4 o'clockI know what you're thinking — didn't Tim Ferriss already write the 4-Hour Workweek, and isn't that, by definition, 5 times better than a 4-Hour Workday? Well, yeah, sort of. I'm not here to argue with Tim's success or review his book (I think it has plenty of good advice), but here's my big question: How many people who read it are actually working 4-hour weeks?

What if we started smaller?

I'm not sure most of us can really see a path from where we are now to a 4-hour workweek, but over the past few months, I've seen a way I could do 8 hours of work in 4 hours, and it applies to most of the people I know. It's not a shortcut, and it doesn't involve outsourcing — what it does involve is a radical transformation of your day.

What do you do in 8 hours?

Let's be honest — even if you're extremely conscientious and hard-working, you don't sit at your desk for 8 straight hours with 100% focus on your work. Even if your office has strict internet usage policies, you still check email dozens of times a day, take breaks, chat with co-workers, daydream, etc. If you're in an industry like mine or work for a more flexible company, then add in Facebook, Twitter, Google+, and virtually anything you do on your phone other than call people.

The problem isn't just the time these activities take — distraction costs so much more than that. Let's say you're doing something that takes solid mental effort, like writing. If you write for 30 minutes, but then check email 5 times for 30 seconds each, did you get in 27:30 of solid writing time? No. Your brain had to regroup every time, and inevitably those emails contained something that you'd have to act on later. As soon as you saw them, they started gnawing away at your capacity to focus. What you thought was 30 minutes of "writing" may have been 15 minutes at best.

What if we defragmented time?

What happens when you defragment a hard drive? Basically, you move all the open bits (the ones with no data in them) so that they're together, creating blocks of usable space. What if you did the same thing with your day? Let's say that, after all the distractions and mental gymnastics, every 30 minutes you "work" is really only 15 minutes of productivity. If we took all of those 15 minute chunks and put them into 1 block, we'd have a 4-hour period of productivity and a 4-hour period of distraction.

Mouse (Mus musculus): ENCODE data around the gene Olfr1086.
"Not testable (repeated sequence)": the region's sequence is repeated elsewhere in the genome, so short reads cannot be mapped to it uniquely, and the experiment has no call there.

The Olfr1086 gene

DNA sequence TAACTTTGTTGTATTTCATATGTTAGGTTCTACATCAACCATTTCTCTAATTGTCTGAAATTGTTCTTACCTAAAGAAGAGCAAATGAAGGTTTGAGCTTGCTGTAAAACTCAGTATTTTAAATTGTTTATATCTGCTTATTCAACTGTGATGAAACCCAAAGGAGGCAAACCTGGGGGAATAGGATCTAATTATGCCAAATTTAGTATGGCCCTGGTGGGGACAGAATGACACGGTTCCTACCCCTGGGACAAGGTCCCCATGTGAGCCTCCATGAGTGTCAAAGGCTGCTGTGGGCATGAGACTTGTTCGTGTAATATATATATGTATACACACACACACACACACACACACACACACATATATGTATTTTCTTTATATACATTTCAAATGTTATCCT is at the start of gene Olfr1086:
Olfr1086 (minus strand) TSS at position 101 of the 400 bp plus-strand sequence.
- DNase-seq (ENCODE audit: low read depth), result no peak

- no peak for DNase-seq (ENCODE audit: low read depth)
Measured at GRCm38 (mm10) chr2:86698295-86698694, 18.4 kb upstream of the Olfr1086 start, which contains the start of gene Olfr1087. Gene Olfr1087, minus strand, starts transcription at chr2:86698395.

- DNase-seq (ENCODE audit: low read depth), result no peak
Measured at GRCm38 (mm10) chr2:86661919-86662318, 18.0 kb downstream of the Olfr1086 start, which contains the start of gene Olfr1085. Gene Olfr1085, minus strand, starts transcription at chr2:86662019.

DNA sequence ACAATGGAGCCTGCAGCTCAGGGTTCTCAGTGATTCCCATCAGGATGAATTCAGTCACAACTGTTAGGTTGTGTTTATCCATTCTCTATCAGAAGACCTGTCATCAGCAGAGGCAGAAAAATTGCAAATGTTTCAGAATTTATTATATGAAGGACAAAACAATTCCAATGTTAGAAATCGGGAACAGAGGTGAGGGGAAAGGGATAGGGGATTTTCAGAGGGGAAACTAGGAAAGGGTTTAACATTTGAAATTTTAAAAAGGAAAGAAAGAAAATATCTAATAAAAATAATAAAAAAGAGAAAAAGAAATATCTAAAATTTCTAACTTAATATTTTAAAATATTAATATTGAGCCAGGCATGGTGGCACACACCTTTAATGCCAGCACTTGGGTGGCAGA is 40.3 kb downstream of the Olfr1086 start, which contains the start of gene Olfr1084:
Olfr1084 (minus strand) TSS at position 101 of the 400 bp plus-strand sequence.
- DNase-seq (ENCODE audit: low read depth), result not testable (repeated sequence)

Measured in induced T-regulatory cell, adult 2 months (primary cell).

Of course, most of us can't work in one big, uninterrupted, 4-hour block. So, here's where the 30GO30 philosophy comes in — what if you thought of your work day as 8 30-minute blocks. During those 30 minutes, you work — no email, no Facebook, no watercooler gossip, no distractions. Set a timer, if you have to (I do).

So, I can go home at noon?

Obviously, it's not quite that simple. I'm not even suggesting that you stop working after the 8 blocks. In my experience, those 8 blocks often take 8 hours or more. Once you start thinking in terms of a 4-hour day, though, the time you spend outside of those blocks starts to seem more like pure distraction. Checking Facebook the 487th time sounds good when you're procrastinating. Doing it when it's just cutting into your "free" time loses a lot of appeal.

I'd also argue (from experience) that, if you really did this consistently, those 4 hours of focused work would yield more results than any traditional 8-hour day, especially for people in creative roles. You'd see your quality increase, and you'd learn where your efforts really pay off.

This sounds like a challenge.

That's right — this isn't just me waxing philosophical. My next 30-day challenge is to live the 4-hour workday, to commit to 8 uninterrupted 30-minute blocks of work every workday. I'll be sticking to weekdays, so this will actually be a 6-week challenge. I realize that jumping straight to 8 blocks may be too much for some people, especially if you have a more traditional office job. So, a couple of suggestions:

  • Commit to a smaller number of blocks — 6, 4, 2, even 1
  • Don't obsess over outside interruptions. You can't control other people, but if you just focus on what you can control, you'll still see a huge difference.
  • If it's really impossible to carve out any 30-minute blocks in the office, set aside 1-2 per day at home, for your own personal/family projects.
  • Don't be too rigid. You can use the blocks for anything — it's all about focus.